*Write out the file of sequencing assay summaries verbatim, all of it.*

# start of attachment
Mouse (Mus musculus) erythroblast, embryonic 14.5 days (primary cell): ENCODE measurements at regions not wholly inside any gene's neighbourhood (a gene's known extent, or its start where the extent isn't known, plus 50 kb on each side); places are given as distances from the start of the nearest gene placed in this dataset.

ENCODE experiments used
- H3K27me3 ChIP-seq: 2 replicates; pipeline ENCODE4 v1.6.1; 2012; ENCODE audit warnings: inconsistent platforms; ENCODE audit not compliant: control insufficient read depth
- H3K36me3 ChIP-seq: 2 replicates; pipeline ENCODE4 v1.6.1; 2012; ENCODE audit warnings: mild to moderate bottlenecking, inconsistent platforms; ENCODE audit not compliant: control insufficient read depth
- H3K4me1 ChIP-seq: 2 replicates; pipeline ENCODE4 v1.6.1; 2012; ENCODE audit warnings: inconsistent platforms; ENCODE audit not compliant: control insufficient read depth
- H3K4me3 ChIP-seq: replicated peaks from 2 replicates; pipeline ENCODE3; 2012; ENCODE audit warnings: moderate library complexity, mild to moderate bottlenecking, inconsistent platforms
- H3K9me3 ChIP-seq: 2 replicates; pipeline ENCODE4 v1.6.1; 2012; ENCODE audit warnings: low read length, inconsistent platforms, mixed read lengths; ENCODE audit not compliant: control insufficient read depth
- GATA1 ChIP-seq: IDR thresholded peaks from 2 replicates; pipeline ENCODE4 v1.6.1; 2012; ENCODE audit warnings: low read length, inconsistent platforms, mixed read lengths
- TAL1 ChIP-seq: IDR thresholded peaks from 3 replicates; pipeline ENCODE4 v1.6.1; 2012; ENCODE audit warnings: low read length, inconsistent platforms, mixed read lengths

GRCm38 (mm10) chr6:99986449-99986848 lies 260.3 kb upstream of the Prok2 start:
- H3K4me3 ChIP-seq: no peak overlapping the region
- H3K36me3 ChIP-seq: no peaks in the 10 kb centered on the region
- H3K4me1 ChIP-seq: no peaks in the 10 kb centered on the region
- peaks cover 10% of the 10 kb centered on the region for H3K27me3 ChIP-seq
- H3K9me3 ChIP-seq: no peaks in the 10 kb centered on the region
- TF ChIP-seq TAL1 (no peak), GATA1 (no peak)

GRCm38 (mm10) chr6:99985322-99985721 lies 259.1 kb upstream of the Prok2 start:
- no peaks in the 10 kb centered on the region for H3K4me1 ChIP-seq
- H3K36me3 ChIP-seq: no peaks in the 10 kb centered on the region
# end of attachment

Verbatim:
Mouse (Mus musculus) erythroblast, embryonic 14.5 days (primary cell): ENCODE measurements at regions not wholly inside any gene's neighbourhood (a gene's known extent, or its start where the extent isn't known, plus 50 kb on each side); places are given as distances from the start of the nearest gene placed in this dataset.

ENCODE experiments used
- H3K27me3 ChIP-seq: 2 replicates; pipeline ENCODE4 v1.6.1; 2012; ENCODE audit warnings: inconsistent platforms; ENCODE audit not compliant: control insufficient read depth
- H3K36me3 ChIP-seq: 2 replicates; pipeline ENCODE4 v1.6.1; 2012; ENCODE audit warnings: mild to moderate bottlenecking, inconsistent platforms; ENCODE audit not compliant: control insufficient read depth
- H3K4me1 ChIP-seq: 2 replicates; pipeline ENCODE4 v1.6.1; 2012; ENCODE audit warnings: inconsistent platforms; ENCODE audit not compliant: control insufficient read depth
- H3K4me3 ChIP-seq: replicated peaks from 2 replicates; pipeline ENCODE3; 2012; ENCODE audit warnings: moderate library complexity, mild to moderate bottlenecking, inconsistent platforms
- H3K9me3 ChIP-seq: 2 replicates; pipeline ENCODE4 v1.6.1; 2012; ENCODE audit warnings: low read length, inconsistent platforms, mixed read lengths; ENCODE audit not compliant: control insufficient read depth
- GATA1 ChIP-seq: IDR thresholded peaks from 2 replicates; pipeline ENCODE4 v1.6.1; 2012; ENCODE audit warnings: low read length, inconsistent platforms, mixed read lengths
- TAL1 ChIP-seq: IDR thresholded peaks from 3 replicates; pipeline ENCODE4 v1.6.1; 2012; ENCODE audit warnings: low read length, inconsistent platforms, mixed read lengths

GRCm38 (mm10) chr6:99986449-99986848 lies 260.3 kb upstream of the Prok2 start:
- H3K4me3 ChIP-seq: no peak overlapping the region
- H3K36me3 ChIP-seq: no peaks in the 10 kb centered on the region
- H3K4me1 ChIP-seq: no peaks in the 10 kb centered on the region
- peaks cover 10% of the 10 kb centered on the region for H3K27me3 ChIP-seq
- H3K9me3 ChIP-seq: no peaks in the 10 kb centered on the region
- TF ChIP-seq TAL1 (no peak), GATA1 (no peak)

GRCm38 (mm10) chr6:99985322-99985721 lies 259.1 kb upstream of the Prok2 start:
- no peaks in the 10 kb centered on the region for H3K4me1 ChIP-seq
- H3K36me3 ChIP-seq: no peaks in the 10 kb centered on the region